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For several years legal professions across the world have, to varying degrees, been undergoing dramatic changes as a result of a range of forces such as globalization, diversification and changes in regulation. In many jurisdictions the extent of these transformations have led to a process of professional fragmentation and generated uncertainty at institutional, organisational and individual levels about the nature and future of legal professionalism. As a result legal education is in flux in many of jurisdictions including the United States, the UK and Australia, with further effects in other Common Law and some Civil law countries. The situation in the UK exemplifies the sense of uncertainty and crisis, with a growing number of pathways into law; an increasing surplus of law graduates to graduate entry positions and most recently proposals for reform of legal education and training by the Solicitors Regulation Authority (SRA).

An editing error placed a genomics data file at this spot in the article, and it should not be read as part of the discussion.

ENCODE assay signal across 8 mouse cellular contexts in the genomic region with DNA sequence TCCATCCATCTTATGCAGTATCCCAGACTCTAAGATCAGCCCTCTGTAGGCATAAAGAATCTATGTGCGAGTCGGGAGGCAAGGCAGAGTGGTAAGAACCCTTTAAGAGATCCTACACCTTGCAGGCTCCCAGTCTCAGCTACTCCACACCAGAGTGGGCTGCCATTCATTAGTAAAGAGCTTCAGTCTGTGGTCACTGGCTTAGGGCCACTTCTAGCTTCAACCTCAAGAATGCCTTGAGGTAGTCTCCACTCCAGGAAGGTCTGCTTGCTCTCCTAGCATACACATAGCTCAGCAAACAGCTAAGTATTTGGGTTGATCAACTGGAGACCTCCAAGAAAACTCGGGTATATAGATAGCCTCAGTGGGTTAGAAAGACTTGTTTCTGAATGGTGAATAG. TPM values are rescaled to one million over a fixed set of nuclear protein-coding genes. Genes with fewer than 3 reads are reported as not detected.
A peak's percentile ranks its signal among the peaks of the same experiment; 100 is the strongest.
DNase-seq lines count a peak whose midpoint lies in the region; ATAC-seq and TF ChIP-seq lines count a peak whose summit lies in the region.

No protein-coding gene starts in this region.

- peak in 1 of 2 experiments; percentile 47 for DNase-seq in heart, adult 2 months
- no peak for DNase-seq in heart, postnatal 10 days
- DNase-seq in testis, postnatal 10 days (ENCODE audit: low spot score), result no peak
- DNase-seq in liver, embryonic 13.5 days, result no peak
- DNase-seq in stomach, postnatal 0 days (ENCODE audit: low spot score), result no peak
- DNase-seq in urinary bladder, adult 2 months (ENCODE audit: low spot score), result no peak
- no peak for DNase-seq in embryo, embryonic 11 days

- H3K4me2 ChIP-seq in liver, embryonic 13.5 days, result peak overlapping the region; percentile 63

This collection addresses both current and historical approaches showing that some problems which appear to be modern are endemic, that there are still some important prospects for change and that policy issues may be more important than the interests of lawyers and educators. This makes this volume a source of interest to lawyers, law students, academic and policy makers as well as the discerning public. This book was previously published as a special issue of the International Journal of the Legal Profession.